Spanish arrests over alleged match-fixing in tennis - a story of success and failure


Thirty-four people have been arrested this week in 12 Spanish cities in connection with an investigation into match fixing, predominantly in Challenger and Futures events in Spain and Portugal.  The arrests are said to include current players, but none ranked above 800 in the world rankings. 

The investigation highlights the benefits of effective co-operation between investigative bodies.  The Tennis Integrity Unit is said to have received a tip-off from a player approached with a bribe.  The investigation passed to the Spanish police and arrests followed.  It remains to be seen whether they will lead to successful prosecution.

But the investigation is also evidence of failure to prevent a widespread betting ring.  The betting industry is at the forefront of combating market manipulation and co-operation with regulators and other stakeholders is vital.  Analysis of betting patterns will have been carried out as part of this investigation and it is not yet clear whether irregularities had been identified prior to the tip-off. In this instance, the bets were kept deliberately small (average profit per match of Eur 5,000) and made in lower-tier tennis.  Spot-betting was engaged - so that just one game need be thrown and not the whole match.  These are relatively unsophisticated techniques intended to to avoid detection. 

But information on the tainted matches was said to be disseminated rapidly through social media and instant messaging systems.  Anti-corruption strategies need to develop in sensitivity and sophistication to combat the impact of improved technology and instant global communications - which make low value spot-betting a scaleable model for crime.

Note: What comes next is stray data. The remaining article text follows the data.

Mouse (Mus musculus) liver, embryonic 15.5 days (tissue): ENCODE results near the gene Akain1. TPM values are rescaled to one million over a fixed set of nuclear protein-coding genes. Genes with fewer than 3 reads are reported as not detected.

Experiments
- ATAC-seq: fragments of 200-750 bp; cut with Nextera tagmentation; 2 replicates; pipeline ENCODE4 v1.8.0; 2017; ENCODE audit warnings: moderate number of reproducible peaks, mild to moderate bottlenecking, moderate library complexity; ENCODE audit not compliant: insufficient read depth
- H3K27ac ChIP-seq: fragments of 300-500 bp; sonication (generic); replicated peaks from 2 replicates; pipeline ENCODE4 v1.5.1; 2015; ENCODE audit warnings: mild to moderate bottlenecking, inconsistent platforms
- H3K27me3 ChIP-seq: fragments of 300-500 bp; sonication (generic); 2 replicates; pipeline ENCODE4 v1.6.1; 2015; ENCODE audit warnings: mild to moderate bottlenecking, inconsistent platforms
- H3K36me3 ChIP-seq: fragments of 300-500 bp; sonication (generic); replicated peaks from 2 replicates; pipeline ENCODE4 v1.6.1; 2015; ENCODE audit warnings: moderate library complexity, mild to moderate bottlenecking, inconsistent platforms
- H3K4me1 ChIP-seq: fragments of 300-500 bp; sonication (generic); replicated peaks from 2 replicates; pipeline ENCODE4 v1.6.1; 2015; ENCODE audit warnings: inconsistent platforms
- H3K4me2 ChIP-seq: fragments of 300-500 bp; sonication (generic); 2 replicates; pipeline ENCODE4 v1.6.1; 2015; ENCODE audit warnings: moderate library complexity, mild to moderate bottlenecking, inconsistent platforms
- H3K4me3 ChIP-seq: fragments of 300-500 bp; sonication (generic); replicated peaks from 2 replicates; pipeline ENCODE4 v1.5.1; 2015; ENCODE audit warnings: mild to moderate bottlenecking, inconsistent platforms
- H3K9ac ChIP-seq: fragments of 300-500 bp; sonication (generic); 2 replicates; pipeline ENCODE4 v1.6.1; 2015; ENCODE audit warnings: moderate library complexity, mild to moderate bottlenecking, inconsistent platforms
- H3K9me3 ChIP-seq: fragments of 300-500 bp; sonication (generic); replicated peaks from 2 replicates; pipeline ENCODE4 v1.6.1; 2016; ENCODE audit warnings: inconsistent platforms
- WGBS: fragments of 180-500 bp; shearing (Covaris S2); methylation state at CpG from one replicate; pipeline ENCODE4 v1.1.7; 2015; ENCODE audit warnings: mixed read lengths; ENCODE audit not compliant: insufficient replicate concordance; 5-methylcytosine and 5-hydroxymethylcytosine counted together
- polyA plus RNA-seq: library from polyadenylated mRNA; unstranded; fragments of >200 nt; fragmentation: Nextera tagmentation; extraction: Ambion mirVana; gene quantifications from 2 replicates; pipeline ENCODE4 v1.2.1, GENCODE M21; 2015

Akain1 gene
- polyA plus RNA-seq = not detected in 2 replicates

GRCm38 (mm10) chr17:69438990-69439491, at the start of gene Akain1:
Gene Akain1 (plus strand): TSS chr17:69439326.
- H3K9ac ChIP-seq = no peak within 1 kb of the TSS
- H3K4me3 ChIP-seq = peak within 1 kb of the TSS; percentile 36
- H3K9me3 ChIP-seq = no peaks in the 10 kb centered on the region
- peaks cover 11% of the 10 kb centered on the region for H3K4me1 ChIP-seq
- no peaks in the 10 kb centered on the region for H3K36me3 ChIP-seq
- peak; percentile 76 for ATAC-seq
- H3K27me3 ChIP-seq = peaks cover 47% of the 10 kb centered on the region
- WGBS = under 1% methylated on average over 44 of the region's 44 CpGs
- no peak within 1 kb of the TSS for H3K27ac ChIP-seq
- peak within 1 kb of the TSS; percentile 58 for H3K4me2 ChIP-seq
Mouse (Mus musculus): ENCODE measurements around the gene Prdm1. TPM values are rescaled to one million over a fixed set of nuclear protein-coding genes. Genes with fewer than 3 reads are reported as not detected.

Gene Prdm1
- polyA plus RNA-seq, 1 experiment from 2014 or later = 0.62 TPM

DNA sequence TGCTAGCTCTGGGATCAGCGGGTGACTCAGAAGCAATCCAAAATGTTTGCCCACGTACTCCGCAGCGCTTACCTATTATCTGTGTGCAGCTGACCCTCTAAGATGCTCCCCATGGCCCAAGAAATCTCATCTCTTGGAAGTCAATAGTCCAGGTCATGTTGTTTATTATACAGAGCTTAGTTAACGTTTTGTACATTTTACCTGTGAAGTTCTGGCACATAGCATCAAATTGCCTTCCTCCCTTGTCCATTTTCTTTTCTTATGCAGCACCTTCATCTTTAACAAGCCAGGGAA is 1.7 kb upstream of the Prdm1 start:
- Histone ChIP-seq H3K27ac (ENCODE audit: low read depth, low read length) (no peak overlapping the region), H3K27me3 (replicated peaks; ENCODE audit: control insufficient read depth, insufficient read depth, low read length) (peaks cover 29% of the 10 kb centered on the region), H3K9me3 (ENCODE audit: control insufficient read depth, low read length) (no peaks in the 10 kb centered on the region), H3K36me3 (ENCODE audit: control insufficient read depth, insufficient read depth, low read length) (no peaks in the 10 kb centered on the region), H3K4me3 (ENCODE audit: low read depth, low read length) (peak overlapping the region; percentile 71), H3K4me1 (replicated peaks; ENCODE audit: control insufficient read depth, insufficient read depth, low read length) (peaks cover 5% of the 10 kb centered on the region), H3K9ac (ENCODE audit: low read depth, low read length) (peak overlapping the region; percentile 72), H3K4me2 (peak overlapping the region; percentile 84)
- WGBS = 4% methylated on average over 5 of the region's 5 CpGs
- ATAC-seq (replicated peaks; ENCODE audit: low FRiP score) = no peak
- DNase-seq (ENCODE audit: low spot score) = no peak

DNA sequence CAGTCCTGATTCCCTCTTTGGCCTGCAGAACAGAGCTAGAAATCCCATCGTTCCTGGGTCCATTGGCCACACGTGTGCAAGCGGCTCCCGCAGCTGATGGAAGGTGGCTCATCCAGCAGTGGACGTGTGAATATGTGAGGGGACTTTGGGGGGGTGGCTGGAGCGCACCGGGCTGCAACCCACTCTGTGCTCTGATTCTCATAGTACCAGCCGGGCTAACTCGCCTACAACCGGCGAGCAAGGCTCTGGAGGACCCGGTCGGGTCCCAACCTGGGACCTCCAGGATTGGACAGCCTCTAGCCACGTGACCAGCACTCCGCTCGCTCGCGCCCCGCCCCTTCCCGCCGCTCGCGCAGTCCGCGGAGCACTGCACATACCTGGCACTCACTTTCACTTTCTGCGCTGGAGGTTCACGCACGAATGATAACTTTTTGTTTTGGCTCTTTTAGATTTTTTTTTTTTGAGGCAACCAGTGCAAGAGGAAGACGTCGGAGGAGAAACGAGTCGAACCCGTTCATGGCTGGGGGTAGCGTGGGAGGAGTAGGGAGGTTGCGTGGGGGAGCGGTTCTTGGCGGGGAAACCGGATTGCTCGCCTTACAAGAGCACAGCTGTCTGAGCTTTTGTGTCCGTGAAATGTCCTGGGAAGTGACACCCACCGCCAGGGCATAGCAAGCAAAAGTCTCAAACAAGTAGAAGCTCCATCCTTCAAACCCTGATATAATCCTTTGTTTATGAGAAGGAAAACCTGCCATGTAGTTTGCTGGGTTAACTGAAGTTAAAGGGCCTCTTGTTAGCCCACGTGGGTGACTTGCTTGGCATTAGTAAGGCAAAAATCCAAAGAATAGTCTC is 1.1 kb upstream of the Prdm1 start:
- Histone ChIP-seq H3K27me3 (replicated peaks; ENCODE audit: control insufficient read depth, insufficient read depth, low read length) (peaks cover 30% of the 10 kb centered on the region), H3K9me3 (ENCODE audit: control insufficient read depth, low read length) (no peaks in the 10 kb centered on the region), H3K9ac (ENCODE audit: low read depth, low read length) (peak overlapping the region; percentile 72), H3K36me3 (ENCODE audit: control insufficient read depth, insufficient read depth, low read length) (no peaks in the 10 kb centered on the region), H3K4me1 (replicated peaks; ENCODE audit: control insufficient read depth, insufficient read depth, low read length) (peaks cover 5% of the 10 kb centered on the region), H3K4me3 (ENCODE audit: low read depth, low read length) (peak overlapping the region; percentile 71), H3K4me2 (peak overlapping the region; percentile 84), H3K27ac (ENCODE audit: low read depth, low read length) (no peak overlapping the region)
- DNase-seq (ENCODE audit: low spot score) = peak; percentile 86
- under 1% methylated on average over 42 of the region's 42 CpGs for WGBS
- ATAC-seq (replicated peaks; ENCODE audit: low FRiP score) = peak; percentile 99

Sport and the betting industry need to continue working together - to harvest and share data in a way which is practical and effective for all stakeholders.  

And improvements in market monitoring must be supported by improvements within sport.  Lower-tier tennis, for example, has a number of the hallmarks that could leave the game vulnerable to corruption.  Financial pressure on players and a need for supplemental sources of income; a lack of awareness and education about the dangers of match fixing; potentially unsophisticated or ineffective support structures for players; the risk of isolation from family and friends as players travel to compete.  These types of factor can make athletes particularly vulnerable to approaches or threats.

The ATP's Integrity Review Panel is due to report and make recommendations in relation to match-fixing early next year. The ATP has pledged to implement its recommendations.  If convictions also follow these arrests, tennis will have taken several big steps forward in combating corruption. 

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Operation Futures began in February 2015 with a tip-off from a player who had been offered a bribe. He informed the Tennis Integrity Unit – which has been reinforced this year after numerous allegations emerged about rampant corruption at the lower levels of the game – and the Spanish police then took over the investigation.
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